Americans’ wages saw the biggest three-month jump in 20 years in the latest quarter ending in September, according to available federal records, The Associated Press reported.
The U.S. Bureau of Labor Statistics reported on Friday that wages increased 1.5 percent from the last quarter and benefit costs rose 0.9 percent. In comparison, wages for workers had increased 0.9 percent in the quarter ending in June and benefit costs rose during that time at 0.4 percent.
Among the groups that saw the highest rise in pay included retail employees, at 5.9 percent compared to last year, and hotel, restaurant and bar employees, at 8.1 percent, according to the AP.
Overall, the Bureau of Labor Statistics noted that workers’ pay increased 4.6 percent over the span of a year ending in the previous month, while benefit costs were up 2.6 percent.
Data from the Commerce Department suggests that employees will be able to enjoy the wage increases they have witnessed recently, as inflation was mostly flat last month. However, personal incomes decreased by 1 percent. Federal unemployment benefits that expired last month could further impact those numbers for October.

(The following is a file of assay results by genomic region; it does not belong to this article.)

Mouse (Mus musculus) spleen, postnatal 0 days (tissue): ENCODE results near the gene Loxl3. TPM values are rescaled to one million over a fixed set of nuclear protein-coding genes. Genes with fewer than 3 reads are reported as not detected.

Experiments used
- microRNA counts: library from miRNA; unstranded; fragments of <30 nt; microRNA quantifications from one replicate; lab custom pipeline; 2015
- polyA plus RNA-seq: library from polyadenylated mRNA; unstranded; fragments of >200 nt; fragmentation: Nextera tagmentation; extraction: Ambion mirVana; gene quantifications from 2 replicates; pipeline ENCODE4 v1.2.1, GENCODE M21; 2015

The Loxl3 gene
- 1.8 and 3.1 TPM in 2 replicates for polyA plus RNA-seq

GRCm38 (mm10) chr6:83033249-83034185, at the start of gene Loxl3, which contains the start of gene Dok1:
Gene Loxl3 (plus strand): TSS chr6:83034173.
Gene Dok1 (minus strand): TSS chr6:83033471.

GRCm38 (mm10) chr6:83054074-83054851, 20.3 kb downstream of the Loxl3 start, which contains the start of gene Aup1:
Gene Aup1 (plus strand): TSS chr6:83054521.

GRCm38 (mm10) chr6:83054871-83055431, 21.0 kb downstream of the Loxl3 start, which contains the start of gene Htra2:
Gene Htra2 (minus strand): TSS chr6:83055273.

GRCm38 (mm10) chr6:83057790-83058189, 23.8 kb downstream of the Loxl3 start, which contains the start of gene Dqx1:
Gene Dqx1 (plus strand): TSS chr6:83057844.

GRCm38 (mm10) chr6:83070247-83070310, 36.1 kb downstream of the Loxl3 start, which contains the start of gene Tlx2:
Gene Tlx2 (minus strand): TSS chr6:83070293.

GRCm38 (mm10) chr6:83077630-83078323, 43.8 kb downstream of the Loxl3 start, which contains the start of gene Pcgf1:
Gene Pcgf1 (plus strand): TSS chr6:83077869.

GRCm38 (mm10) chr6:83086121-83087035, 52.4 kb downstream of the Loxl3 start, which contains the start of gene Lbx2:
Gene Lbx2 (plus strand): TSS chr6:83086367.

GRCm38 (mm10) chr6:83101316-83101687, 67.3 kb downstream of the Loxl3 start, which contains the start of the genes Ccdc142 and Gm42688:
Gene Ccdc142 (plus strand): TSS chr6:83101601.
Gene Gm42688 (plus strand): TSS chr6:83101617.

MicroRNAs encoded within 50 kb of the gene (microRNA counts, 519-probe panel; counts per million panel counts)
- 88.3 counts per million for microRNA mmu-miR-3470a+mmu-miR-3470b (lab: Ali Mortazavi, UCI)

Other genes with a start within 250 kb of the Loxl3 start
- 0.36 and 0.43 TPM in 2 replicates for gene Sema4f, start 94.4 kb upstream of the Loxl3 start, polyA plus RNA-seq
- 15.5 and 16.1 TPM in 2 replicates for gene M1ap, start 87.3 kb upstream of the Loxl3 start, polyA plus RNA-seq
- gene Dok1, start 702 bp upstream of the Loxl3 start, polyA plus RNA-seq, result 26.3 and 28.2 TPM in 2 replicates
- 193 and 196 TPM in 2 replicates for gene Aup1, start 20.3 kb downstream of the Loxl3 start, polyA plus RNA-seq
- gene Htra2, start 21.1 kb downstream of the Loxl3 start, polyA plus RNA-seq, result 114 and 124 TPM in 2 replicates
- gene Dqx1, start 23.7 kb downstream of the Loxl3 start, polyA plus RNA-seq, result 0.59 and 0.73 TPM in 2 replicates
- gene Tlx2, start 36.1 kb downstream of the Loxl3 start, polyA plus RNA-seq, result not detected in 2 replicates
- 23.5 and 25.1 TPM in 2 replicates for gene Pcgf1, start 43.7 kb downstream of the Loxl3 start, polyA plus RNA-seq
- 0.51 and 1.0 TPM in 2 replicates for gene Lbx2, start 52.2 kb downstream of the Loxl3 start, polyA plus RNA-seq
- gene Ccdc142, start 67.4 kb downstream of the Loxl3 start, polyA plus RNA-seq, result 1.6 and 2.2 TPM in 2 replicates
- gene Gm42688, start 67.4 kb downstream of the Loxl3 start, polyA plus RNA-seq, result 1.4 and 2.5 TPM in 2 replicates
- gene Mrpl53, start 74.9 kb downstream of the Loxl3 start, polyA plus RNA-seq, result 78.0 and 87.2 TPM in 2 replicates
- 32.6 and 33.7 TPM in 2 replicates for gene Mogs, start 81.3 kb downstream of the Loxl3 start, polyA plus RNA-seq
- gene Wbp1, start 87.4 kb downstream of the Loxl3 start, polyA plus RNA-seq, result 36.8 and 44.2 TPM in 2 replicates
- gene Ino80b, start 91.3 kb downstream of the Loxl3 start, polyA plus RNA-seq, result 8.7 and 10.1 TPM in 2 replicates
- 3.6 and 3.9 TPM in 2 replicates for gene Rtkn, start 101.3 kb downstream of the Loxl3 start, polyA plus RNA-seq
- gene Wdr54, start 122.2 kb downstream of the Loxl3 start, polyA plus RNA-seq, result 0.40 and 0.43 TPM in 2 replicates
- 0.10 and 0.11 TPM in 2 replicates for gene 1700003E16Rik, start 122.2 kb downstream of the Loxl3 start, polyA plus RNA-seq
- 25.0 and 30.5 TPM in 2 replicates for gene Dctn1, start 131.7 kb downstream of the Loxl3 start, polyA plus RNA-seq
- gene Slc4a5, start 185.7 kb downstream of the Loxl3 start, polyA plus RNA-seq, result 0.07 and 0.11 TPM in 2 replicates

The data comes as industries, especially within the service sector, have been competing for workers who are demanding better pay and benefits amid the pandemic.
Businesses like McDonald’s and Starbucks have been raising their wages in an effort to lure more employees as they seek to tackle renewed demand that has been unleashed by the effectiveness of the COVID-19 vaccine and federal aid.
Earlier this month, the Labor Department reported a dismal job report, saying that 194,000 jobs had been added in September in comparison to the approximately 500,000 jobs that economists were anticipating.